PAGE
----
A (sort of) Book Review: What I Talk About When I Talk About Running

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I received this book, What I Talk About When I Talk About Running, by Haruki Murakami as a Christmas gift (thank you, Amazon Wish Lists – you rock!) and took it on my recent work trip (you know, the one with the bed bugs). 


This was a quick read and I really enjoyed the book. I recommend it for runners, writers, and anyone who wants to learn about the creative process and where different people draw inspiration from. 


Here are some of my favorite quotes from the book (you can see all the post-its flagging them in the picture above):


On running through the pain –

“Here it is: Pain is inevitable. Suffering is optional. Say you’re running and you start to think, Man this hurts, I can’t take it anymore. The hurt part is an unavoidable reality, but whether or not you can stand anymore is up to the runner himself. This pretty much sums up the most important aspect of marathon running.”

For new runners – 

“When I first started running, I couldn’t run long distances. I could only run for about twenty minutes, or thirty. That much left me panting, my heart pounding, my legs shaky. It was to be expected, though, since I hadn’t really exercised for a long time. At first, I was also a little embarrassed to have people in the neighborhood see me running – the same feeling I had upon first seeing the title novelist put in parentheses after my name. But as I continued to run, my body stared to accept the the fact that it was running, and I could gradually increase the distance. I was starting to acquire a runner’s form, my breathing became more regular, and my pulse settled down. The main thing was not the speed or distance so much as running every day, without taking a break.”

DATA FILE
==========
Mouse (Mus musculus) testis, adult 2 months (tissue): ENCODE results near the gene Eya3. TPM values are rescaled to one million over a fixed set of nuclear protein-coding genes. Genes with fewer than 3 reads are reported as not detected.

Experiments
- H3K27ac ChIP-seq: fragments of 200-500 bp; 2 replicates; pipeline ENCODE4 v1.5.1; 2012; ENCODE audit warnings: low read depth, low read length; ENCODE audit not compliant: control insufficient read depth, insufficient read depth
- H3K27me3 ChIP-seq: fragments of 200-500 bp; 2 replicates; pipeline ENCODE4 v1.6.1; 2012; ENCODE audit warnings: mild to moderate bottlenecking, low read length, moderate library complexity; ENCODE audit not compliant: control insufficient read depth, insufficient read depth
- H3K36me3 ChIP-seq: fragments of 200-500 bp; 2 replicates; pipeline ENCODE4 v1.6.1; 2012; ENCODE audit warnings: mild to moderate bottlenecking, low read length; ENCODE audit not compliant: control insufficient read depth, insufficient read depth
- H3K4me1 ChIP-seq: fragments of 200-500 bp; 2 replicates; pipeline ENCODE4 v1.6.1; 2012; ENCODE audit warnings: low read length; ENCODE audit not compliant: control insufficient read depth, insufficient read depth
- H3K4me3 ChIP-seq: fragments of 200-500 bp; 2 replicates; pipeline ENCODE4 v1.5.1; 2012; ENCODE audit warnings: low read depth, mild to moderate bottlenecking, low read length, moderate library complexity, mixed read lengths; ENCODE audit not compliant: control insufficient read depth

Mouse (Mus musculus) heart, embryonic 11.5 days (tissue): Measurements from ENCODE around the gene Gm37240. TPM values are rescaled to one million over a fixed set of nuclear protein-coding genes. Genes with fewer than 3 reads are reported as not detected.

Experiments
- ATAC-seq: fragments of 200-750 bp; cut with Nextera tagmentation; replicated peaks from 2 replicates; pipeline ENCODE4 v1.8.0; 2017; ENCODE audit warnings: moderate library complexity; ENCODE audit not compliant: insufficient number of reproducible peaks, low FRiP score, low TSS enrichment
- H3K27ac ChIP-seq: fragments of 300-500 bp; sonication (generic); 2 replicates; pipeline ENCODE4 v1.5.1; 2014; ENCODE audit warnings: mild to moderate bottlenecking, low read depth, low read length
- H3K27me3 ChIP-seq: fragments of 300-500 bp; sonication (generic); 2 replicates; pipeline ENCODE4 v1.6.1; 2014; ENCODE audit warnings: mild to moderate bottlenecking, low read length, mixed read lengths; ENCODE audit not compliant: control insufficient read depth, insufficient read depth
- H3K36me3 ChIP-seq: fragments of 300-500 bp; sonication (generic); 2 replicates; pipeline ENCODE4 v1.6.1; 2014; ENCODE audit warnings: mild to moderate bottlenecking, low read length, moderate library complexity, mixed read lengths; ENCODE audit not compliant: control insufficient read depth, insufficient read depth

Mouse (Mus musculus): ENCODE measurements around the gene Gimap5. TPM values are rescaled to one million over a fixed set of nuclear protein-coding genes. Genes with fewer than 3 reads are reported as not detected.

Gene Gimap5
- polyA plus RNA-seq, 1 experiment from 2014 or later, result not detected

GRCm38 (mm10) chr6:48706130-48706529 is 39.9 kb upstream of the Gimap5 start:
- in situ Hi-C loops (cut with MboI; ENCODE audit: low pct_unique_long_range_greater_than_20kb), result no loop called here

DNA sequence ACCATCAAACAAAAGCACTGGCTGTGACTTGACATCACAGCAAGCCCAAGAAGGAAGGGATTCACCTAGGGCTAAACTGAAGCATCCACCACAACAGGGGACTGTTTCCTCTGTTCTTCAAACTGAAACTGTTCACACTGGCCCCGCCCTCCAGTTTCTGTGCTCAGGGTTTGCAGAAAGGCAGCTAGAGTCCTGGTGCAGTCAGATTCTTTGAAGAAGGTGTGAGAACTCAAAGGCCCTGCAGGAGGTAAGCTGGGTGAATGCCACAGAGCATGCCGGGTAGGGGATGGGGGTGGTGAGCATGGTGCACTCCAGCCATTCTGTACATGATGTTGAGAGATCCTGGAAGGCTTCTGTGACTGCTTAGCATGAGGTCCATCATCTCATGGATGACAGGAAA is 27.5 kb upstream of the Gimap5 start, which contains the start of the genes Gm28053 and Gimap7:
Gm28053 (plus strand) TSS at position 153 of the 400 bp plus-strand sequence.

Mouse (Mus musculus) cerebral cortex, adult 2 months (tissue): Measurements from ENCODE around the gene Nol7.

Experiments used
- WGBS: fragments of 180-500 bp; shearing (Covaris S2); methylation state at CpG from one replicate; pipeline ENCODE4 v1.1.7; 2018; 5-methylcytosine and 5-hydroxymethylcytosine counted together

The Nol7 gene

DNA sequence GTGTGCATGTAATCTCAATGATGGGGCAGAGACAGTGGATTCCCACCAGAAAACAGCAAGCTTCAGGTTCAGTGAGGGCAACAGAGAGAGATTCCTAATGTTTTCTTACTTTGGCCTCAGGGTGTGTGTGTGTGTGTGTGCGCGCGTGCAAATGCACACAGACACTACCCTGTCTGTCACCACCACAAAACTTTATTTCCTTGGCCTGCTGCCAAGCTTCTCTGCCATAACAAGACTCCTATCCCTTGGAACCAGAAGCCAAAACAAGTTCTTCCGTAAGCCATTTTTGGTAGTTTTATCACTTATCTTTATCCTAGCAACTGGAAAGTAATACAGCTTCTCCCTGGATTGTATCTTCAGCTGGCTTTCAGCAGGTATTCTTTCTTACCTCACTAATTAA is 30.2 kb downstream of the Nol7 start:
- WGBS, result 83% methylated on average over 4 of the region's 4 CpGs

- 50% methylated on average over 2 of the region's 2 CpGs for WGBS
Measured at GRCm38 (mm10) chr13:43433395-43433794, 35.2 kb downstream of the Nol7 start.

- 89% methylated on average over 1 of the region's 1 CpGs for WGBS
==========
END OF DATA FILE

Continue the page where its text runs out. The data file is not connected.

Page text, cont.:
On running the original marathon route in Greece – 

“I can’t imagine how this was where, several thousand years ago, the Greeks defeated the invading Persian army at the shore in a ghastly battle. I sit at a cafe in the village and gulp down cold Amstel beer. It tastes fantastic, but not nearly as great as the beer I’d been imagining as I ran. Nothing in the real world is as beautiful as the illusions of a person about to lose consciousness.”

On pushing your limits – 

“Exerting yourself to the fullest within your individual limits: that’s the essence of running, and a metaphor for life – and for me, for writing as well. I believe many runners would agree.”

On adopting a mantra – 

“Ultimately, using every trick in the book, I managed to grit my teeth and make through thirteen miles of sheer torment. 

I’m not a human. I’m a piece of machinery. I don’t need to feel a thing. Just forge on ahead. 

That’s what I told myself. That’s about all I thought about, and that’s what got me through. If I were a living person of blood and flesh I would have collapsed from the pain. There definitely was a being called me right there. And accompanying that is a consciousness that is the self. But at that point, I had to force myself to think that those were convenient forms and nothing more. It’s a strange way of thinking and definitely a very strange feeling – consciousness trying to deny consciousness. You have to force yourself into an inorganic place. Instinctively I realized that this was the only way to survive.”

 The final dedication of the book – 

“Finally, I dedicate this book to all the runners I’ve encountered on the road – those I’ve passed, and those who’ve passed me. Without all of you, I never would have kept on running.”

What is the title of a great book you’ve read recently? Comment below! 

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